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Why get solar panels?

  • Generate free, green electricity
  • Reduce your electricity bill by up to 64%
  • Get paid for what you don't use

How many solar panels do I need for my home?

The average three-bedroom home will need 10 solar panels

Your electricity usage will determine how many solar panels you need

The more efficient your solar panels are, the less of them you’ll need

Before getting a solar panel system, many people’s first question is “how much do solar panels cost?”, but an equally important question, and one that influences cost, is “how many solar panels do I need?”.

You don’t want to make a mistake and get the wrong number of solar panels installed, particularly during a cost of living crisis.

This guide will help you work out how many solar panels your home needs, based on your electricity usage. We’ll also factor in the physical size of solar panels, as how many your get might be dictated by how you can fit on your roof.

We’ll also go into factors that might affect the number of solar panels you need, such as the angle and direction of your roof, and the efficiency of the solar panels you choose.

Once you’re done reading, you should have a good idea of exactly how many solar panels you need. If you’re still not sure, don’t worry. Once you choose a solar panel installer, they can help you make that decision by offering you their expert advise.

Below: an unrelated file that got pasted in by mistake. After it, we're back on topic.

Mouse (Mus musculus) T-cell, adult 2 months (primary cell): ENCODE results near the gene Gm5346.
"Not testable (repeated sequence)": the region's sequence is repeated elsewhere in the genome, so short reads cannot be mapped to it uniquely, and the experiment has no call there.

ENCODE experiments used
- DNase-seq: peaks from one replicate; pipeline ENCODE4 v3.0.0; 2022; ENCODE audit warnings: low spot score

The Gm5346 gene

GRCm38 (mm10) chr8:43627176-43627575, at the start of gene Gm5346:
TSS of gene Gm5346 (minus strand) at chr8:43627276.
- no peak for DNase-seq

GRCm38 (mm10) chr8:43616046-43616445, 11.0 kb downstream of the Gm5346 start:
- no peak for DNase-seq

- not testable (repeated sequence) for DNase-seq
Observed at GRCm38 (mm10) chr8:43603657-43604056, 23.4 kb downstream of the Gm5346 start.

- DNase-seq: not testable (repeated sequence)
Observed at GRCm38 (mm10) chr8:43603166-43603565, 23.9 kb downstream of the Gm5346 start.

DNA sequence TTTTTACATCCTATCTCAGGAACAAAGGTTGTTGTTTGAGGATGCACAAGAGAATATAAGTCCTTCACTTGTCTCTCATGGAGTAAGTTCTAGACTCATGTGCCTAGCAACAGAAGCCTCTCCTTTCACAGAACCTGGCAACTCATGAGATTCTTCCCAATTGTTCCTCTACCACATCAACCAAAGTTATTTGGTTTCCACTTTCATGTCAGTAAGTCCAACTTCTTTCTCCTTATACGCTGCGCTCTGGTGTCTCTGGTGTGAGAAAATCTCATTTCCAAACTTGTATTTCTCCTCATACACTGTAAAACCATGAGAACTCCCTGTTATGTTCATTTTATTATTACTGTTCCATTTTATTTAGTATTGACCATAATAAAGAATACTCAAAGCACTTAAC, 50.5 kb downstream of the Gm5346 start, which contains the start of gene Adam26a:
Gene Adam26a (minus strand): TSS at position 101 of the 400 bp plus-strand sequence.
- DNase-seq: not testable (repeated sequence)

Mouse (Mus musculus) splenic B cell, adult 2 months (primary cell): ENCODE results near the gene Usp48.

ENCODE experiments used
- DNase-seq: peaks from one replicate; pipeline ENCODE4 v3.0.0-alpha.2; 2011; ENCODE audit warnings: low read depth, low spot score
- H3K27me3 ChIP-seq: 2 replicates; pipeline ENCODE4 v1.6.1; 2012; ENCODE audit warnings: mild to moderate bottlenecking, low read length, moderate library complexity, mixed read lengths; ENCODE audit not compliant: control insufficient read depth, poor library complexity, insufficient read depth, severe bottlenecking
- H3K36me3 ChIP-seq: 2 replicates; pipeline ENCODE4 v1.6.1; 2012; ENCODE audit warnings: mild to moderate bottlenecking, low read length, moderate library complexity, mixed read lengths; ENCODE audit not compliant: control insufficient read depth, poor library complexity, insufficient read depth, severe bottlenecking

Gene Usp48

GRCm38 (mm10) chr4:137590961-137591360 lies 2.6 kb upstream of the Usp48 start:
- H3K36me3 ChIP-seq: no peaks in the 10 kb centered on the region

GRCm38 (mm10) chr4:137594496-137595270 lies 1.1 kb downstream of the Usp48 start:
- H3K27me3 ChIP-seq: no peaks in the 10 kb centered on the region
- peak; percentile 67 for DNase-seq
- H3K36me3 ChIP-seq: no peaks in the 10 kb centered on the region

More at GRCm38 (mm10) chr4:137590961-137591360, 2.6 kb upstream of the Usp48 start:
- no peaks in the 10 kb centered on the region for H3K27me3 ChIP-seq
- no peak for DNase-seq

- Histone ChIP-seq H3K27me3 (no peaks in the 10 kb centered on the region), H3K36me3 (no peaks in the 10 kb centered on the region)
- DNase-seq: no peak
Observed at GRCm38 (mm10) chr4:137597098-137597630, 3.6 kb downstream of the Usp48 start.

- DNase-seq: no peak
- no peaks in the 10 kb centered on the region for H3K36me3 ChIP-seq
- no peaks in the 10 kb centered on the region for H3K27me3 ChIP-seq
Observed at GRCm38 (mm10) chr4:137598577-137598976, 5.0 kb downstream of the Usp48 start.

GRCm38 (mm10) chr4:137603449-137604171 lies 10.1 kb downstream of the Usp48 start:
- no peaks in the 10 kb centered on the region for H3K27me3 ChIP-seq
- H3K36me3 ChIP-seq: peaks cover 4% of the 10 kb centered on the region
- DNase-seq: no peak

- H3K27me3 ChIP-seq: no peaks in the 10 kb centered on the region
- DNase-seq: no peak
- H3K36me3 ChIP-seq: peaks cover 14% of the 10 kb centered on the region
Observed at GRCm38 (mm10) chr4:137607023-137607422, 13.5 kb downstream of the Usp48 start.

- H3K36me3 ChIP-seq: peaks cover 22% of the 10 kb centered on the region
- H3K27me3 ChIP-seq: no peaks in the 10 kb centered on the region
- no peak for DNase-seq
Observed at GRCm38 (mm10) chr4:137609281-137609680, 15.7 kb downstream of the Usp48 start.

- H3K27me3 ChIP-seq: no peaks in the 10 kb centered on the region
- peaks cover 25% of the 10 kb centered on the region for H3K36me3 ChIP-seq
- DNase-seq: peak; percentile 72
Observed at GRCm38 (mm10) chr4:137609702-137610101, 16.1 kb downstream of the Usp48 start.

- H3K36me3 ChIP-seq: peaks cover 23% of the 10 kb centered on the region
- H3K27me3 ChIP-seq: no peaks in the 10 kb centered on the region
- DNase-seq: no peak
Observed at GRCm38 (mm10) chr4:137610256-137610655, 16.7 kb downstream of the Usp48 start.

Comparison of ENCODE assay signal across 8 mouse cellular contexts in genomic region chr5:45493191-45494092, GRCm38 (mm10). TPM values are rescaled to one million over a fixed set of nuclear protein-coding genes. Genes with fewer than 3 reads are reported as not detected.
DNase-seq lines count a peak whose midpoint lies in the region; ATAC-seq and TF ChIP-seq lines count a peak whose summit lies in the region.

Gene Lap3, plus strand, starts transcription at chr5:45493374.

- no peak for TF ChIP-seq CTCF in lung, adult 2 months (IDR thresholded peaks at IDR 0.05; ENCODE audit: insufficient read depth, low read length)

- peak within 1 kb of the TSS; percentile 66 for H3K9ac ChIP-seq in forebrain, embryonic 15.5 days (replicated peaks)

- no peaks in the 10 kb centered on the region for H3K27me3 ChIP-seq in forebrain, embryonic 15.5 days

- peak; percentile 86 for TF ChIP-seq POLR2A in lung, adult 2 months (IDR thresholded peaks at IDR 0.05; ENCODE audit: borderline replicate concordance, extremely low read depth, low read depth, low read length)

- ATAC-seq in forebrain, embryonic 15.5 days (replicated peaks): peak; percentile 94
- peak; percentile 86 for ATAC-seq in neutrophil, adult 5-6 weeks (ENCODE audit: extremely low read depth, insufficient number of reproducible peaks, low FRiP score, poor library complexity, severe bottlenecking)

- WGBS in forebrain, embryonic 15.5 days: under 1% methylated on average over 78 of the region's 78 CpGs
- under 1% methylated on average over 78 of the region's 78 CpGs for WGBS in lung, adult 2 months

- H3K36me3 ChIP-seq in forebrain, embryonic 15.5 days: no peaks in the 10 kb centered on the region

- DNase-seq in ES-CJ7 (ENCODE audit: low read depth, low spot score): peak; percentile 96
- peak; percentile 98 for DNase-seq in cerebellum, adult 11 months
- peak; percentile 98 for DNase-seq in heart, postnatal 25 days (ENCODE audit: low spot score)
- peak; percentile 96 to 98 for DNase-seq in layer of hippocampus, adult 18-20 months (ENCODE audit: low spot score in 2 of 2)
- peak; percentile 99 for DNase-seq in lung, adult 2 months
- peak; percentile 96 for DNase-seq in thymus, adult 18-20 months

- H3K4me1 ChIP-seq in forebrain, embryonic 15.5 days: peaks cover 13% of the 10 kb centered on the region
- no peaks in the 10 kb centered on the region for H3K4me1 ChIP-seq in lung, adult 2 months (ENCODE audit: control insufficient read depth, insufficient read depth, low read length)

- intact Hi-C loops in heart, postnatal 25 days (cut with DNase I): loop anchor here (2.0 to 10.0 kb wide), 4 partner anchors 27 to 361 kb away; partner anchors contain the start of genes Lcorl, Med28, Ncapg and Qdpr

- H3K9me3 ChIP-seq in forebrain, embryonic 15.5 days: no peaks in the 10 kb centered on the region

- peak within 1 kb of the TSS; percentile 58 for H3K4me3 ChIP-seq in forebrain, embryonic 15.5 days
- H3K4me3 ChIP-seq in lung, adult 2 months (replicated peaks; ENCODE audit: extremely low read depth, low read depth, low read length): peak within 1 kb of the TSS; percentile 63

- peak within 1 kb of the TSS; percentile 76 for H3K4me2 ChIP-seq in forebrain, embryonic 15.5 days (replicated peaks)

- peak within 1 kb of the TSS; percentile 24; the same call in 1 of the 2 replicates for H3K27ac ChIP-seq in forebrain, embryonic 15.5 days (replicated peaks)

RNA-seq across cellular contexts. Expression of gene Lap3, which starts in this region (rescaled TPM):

infographic showing number of solar panels needed based on house size

How many solar panels are needed for a house?

Household sizeSolar PV systemNumber of 350W panelsRoof spaceAnnual energy outputAverage cost

One-bedroom flat

1 kWp


6 m²

790 kWh


1-2 bedroom house

2 kWp


12 m²

1,590 kWh


3 bedroom house

3.5 kWp


20 m²

2,645 kWh


4-5 bedroom house

5 kWp


28 m²

3,700 kWh


The average one-bedroom house needs six solar panels, a typical three-bedroom house requires 10 panels, and a five-bedroom house will usually need 14 panels.

In each case, the panels will produce enough electricity to cover 49% of an average household’s annual usage – or more, if you don’t leave the house very often.

Annual electricity usage is measured in kilowatt hours (kWh).

1 kWh is how much electricity it would take to run a 1,000 watt (1 kW) appliance for an hour – so for example, if you had a 500 watt dishwasher, you would use 0.5 kWh in an hour of use.

Without a solar battery, around half of the electricity your panels produce will go unused by your home, because you won’t always be there to use it when it’s generated.

Not to worry, though – you can sell this extra power back to the National Grid via the Smart Export Guarantee (SEG).